GWEN IFILL: In other news today, the Federal Reserve reported the economy appears to be stabilizing in some parts of the country. At the same time, the regional survey found the labor market remains extremely soft.
President Obama addressed the issue today during a town hall meeting in North Carolina.
U.S. PRESIDENT BARACK OBAMA: Here's what's true: We have stopped the freefall. The market's up, and the financial system is no longer on the verge of collapse.
So there's no doubt that things have gotten better. We may be seeing the beginning of the end of the recession, but that's little comfort if you're one of the folks who've lost their job and haven't found another.
GWEN IFILL: Another report underscored lingering problems. The Commerce Department said factory orders for big-ticket goods fell in June by the most in five months.
And Wall Street lost ground. The Dow Jones Industrial Average dropped 26 points to close at 9,070. The Nasdaq fell more than 7 points to close at 1,967.
A major business deal shook the Internet world today. Software giant Microsoft announced a 10-year partnership with Yahoo, the Web's second-largest search engine. NewsHour senior correspondent Ray Suarez has our report.
RAY SUAREZ: With the announcement, Microsoft moves closer to its goal of challenging Google's dominance as the Internet search engine of choice.
Google currently handles 67 percent of the world's Internet searches, while Microsoft and Yahoo have just 11 percent of the market between them.
Under the partnership, Microsoft will not pay anything to Yahoo upfront, but Yahoo will get to keep 88 percent of the revenue from all search ad sales on its site for the first five years.
Today's long-awaited deal means Microsoft's new upgraded search engine called Bing will power the searches done on the Yahoo site. That will deliver to Bing the second-largest search engine audience on the Internet.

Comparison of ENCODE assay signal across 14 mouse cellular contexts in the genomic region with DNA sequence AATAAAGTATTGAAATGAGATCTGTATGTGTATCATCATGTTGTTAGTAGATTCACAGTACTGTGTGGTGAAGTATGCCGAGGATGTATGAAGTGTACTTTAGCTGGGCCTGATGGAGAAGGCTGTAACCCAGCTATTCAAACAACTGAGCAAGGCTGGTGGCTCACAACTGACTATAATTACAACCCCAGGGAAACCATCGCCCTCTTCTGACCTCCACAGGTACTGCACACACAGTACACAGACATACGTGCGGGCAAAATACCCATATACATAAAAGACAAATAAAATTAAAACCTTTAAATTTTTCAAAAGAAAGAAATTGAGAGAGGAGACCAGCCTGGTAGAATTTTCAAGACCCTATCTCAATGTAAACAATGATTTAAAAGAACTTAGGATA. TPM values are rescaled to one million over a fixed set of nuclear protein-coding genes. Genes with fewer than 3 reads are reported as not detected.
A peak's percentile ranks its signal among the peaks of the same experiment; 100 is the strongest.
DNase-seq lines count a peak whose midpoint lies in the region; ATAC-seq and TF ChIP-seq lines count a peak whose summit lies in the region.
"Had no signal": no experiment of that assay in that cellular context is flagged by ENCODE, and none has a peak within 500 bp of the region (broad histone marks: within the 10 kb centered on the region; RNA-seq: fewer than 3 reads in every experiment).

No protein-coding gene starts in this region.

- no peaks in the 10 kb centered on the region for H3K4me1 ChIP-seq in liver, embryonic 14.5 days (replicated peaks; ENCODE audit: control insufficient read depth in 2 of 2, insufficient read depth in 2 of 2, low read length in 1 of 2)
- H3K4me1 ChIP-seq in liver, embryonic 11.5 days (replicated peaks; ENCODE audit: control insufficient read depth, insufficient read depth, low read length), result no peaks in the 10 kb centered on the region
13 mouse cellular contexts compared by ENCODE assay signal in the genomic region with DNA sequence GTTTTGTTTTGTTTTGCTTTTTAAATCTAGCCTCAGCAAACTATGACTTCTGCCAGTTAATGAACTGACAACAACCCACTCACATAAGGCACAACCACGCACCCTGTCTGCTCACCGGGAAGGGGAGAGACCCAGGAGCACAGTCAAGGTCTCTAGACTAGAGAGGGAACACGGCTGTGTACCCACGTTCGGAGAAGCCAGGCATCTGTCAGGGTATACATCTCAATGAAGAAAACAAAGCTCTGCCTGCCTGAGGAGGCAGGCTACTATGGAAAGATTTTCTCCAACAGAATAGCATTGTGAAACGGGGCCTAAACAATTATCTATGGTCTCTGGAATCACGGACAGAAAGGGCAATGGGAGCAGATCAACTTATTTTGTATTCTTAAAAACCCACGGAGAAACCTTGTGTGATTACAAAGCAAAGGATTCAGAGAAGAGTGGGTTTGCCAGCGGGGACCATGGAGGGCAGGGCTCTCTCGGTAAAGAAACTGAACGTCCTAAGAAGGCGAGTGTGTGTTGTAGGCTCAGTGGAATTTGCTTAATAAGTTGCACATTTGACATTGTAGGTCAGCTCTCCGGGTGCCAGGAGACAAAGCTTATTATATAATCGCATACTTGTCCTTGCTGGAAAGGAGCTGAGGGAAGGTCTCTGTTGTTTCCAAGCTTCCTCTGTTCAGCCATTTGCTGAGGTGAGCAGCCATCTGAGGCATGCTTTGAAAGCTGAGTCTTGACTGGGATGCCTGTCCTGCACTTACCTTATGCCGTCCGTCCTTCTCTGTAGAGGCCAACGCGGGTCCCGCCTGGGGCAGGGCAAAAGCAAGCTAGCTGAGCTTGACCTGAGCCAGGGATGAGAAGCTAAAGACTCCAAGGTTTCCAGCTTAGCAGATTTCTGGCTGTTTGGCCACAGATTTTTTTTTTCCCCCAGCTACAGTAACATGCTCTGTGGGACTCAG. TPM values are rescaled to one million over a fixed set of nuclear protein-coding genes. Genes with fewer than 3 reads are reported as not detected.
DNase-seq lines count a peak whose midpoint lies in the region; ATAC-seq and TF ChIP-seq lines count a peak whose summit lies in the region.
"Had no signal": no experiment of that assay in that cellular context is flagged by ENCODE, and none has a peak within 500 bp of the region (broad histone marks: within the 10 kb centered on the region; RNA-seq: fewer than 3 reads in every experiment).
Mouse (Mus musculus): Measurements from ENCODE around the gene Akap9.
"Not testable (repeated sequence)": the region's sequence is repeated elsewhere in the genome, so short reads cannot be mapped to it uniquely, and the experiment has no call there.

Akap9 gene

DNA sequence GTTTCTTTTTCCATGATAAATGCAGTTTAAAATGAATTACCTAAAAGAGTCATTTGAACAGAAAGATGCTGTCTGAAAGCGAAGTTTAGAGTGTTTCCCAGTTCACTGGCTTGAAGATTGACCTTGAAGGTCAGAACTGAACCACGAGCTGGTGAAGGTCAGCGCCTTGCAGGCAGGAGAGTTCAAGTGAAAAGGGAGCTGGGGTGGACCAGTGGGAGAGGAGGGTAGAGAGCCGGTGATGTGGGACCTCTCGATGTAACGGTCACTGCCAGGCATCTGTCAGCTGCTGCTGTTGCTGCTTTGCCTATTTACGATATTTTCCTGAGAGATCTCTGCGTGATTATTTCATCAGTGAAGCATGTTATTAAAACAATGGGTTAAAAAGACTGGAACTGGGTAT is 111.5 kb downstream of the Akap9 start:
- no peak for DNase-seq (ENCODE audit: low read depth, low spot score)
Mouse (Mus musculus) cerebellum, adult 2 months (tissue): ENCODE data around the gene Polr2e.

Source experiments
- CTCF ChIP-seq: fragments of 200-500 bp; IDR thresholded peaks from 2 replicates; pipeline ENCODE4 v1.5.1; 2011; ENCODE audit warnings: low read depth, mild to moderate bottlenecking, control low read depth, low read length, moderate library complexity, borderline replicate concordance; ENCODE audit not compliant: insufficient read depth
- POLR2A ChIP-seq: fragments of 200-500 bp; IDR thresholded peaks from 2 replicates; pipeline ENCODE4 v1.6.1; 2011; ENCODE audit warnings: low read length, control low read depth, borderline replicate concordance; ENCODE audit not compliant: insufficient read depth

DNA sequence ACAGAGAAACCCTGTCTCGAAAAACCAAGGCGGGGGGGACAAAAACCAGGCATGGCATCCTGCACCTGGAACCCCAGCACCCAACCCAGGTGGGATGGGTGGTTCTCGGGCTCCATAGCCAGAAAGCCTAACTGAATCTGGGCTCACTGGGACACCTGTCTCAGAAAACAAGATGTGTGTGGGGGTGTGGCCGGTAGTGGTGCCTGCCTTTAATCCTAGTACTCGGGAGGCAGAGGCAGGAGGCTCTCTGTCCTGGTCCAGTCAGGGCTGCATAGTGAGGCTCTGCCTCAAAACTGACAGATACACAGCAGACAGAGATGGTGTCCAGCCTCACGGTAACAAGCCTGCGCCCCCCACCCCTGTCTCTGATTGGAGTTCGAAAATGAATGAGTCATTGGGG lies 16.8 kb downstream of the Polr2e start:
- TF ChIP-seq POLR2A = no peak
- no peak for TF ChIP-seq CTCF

Just last year, Microsoft made a $47 billion bid to buy Yahoo outright, but the offer was refused. Yahoo is now valued at $22 billion.
Also last year, Google tried to buy Yahoo, but the U.S. Justice Department ruled that combination would control too much of the search engine market and violate federal antitrust laws.
Google issued a measured response to today's news. A spokesman said, "Competition brings about great things for users. We're interested to learn more about the deal."
Market analysts said the agreement was a steal for Microsoft.
ED MOLTZEN, Computer Reseller News Magazine: Yahoo wins the ability to stay an independent company with a huge new friend, a huge new ally in Microsoft, which can help them concentrate on other things, where they think they can be more successful, but, really, the big winner here has to be Microsoft.
RAY SUAREZ: On Wall Street, shares of Yahoo fell 12 percent over disappointment there's no immediate windfall for the company. Microsoft shares were up 1 percent. The deal is expected to close early next year, if federal officials give their approval. It could take another two years before users around the world could fully reap the benefits.
GWEN IFILL: On Iraq, there was word some U.S. combat forces may be leaving sooner than anticipated. It came from Defense Secretary Robert Gates. As he left Iraq, he said the security situation there was "better than expected."
Elsewhere, Iraqi forces were in a standoff with an Iranian opposition group at a camp north of Baghdad. Seven of the Iranian exiles died in a raid yesterday. The group released this video said to show Iraqi troops clashing with residents of the camp, but government officials denied there were deaths.
ALI AL-DABBAGH, Iraqi government spokesman (through translator): The Iraqi government is determined to extend its sovereignty over all areas and locations previously controlled by foreign forces. Camp Ashraf is not exempt from this decision; however, the Iraqi government is dealing with members of this camp in a humanitarian way.
GWEN IFILL: The U.S. military said it played no role in the raid. Iran praised the action, but said it should have come sooner.
Dozens of people across the United States will face charges in a major Medicare fraud investigation. At least 30 people, including doctors, were arrested today in New York, Boston, Louisiana, and Houston. The alleged scams included charging Medicare for thousands of dollars of food and medical devices that patients never received.
A government advisory committee called today for pregnant women to be first in line for swine flu vaccines this fall. The group made recommendations to the Centers for Disease Control. The British medical journal, the Lancet, reported pregnant women run a much higher risk of severe illness and death from the swine flu virus, also known as H1N1.